09 August 2008

Thanks for the education, Internet!

Firefox has this wonderful option to open the tabs I had last time when I start it again. Things I think are potentially fascinating but too long for my fatigue level are left there in the stack until I manage to go through all the items in google reader (because we can't have RSS feeds in China) and the list of comics I read every day ("open all in tabs" is another wonderful feature) and check my various and sundry email accounts.

So today, I finally managed to get back to Pablo Defendini's article on faster-than-light travel and related topics. It made for interesting reading, though nothing I hadn't seen before. Then I noticed some of the words were hyperlinked and clicked on "noosphere" (though it's properly spelled with an umlaut). That led to wikipedia, which is outside the great firewall, so I copied the word into the search bar on The Free Dictionary (which includes a wikipedia mirror).

I was searching through the explanation of noosphere, and saw mention of Stewart Brand and, in the references, Serial Experiment: Lain. Now, I've watched Lain some number of times I'm not comfortable disclosing, but I still read the entire article, on the chance that it would give me yet another angle of looking at the story I hadn't noticed before. It did, but that's not the point here. One of the themes mentioned in the article was Dissociative Identity Disorder. I wasn't familiar with that term, as I only studied psychology for a brief time, back when your parents were still in middle school. So, off we went to another page, and I saw mention of "Borderline Personality Disorder" which led me to another page and then several ancillary searches, and now I have a fairly confident diagnosis for an acquaintance I've had entirely too much interaction with.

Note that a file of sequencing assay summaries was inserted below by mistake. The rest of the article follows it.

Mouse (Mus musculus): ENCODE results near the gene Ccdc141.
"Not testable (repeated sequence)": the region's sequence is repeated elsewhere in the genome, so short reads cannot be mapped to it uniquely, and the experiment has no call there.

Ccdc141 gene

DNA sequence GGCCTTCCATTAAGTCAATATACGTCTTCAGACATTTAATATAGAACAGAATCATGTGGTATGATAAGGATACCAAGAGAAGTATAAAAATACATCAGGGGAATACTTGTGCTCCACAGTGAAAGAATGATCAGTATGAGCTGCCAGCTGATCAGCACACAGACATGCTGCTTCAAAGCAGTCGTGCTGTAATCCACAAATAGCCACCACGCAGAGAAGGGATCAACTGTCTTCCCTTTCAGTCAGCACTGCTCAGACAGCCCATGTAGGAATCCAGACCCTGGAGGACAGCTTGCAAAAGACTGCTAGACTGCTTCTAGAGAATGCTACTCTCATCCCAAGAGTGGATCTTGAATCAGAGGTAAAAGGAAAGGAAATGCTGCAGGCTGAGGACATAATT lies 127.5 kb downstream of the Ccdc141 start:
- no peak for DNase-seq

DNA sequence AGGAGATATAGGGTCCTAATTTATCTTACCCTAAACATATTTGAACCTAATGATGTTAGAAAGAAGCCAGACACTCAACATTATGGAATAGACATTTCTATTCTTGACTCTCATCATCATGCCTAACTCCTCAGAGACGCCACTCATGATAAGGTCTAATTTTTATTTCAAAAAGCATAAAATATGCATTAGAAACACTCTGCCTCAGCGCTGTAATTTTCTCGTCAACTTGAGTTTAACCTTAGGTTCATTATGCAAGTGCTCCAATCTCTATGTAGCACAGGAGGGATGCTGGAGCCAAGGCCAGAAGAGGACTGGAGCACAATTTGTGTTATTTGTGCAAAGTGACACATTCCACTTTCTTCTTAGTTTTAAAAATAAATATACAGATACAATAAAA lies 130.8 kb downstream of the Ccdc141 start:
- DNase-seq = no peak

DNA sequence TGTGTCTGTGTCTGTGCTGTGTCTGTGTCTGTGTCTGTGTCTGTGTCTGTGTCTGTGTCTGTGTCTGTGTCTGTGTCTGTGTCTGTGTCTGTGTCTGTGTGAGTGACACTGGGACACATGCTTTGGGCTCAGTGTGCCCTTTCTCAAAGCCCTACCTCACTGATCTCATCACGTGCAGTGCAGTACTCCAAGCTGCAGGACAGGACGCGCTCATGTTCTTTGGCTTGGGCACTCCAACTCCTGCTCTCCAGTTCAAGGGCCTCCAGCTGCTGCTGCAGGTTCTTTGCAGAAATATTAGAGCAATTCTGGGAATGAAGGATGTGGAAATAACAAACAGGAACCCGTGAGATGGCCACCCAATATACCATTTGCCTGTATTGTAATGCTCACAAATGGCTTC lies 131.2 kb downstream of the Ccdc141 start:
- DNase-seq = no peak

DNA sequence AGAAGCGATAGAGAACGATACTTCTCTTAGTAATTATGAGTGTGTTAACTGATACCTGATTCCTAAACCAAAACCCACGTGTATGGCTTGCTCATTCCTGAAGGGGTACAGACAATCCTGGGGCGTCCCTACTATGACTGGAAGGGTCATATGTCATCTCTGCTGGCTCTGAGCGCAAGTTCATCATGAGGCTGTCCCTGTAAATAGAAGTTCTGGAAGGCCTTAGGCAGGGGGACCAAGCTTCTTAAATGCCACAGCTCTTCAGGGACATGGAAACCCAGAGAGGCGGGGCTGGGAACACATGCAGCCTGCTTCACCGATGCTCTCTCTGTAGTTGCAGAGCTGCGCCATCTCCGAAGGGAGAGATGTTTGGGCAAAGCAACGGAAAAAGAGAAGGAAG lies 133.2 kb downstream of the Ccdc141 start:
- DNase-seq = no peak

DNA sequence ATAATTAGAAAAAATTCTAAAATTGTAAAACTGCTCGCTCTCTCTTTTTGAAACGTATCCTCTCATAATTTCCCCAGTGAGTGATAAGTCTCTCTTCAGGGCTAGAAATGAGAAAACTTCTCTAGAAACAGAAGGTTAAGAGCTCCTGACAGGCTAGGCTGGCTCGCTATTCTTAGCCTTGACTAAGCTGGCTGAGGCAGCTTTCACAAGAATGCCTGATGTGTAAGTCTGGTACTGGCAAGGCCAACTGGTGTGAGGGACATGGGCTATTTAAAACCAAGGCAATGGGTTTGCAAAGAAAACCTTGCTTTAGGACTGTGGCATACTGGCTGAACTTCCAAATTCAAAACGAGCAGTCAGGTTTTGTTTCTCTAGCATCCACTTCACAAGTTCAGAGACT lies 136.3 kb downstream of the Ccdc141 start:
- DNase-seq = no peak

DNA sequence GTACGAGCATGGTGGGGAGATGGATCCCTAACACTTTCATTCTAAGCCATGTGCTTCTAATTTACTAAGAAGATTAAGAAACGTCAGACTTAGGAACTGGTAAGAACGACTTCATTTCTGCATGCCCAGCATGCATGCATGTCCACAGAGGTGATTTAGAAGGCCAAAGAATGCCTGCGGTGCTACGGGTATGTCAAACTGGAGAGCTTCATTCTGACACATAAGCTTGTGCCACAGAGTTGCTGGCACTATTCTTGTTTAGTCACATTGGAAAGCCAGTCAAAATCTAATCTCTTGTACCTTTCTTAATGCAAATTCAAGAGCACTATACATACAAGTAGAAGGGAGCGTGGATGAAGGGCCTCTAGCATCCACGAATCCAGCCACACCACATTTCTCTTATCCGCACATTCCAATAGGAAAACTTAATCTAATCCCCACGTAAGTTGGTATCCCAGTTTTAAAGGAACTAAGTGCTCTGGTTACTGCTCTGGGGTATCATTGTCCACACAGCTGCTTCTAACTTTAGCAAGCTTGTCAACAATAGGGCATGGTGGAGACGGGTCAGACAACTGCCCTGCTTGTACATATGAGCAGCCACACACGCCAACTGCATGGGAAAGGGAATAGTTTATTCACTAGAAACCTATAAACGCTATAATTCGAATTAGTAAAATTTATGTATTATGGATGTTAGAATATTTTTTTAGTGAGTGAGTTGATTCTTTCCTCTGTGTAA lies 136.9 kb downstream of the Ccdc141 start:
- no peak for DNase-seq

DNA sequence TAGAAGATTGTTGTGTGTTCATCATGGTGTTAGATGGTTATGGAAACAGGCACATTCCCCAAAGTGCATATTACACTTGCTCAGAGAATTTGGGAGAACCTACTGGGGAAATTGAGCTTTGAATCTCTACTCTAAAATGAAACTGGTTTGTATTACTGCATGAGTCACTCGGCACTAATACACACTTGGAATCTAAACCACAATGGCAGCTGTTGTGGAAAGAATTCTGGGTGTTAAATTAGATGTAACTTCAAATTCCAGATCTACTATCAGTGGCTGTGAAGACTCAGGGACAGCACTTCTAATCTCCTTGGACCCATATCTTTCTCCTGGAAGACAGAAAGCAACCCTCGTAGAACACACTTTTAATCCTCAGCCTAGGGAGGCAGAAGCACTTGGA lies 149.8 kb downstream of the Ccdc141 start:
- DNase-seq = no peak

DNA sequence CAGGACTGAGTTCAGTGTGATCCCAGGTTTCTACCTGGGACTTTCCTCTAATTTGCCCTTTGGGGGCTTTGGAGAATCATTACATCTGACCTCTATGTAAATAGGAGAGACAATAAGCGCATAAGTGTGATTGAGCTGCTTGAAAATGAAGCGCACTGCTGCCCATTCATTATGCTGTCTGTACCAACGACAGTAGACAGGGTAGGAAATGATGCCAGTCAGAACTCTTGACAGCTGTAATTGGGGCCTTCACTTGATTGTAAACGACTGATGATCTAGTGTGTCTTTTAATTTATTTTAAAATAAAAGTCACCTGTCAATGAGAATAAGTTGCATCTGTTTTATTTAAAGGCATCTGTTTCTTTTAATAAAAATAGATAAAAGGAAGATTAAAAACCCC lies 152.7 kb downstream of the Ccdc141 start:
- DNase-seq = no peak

A character in Alice in Wonderland said "I try to believe ten impossible things before breakfast." Before I finished my morning coffee, I feel as though I had lessons in Postmodernism, Literary Theory, and Psychology. If I could keep up this pace until lunch, I might consider grad school.

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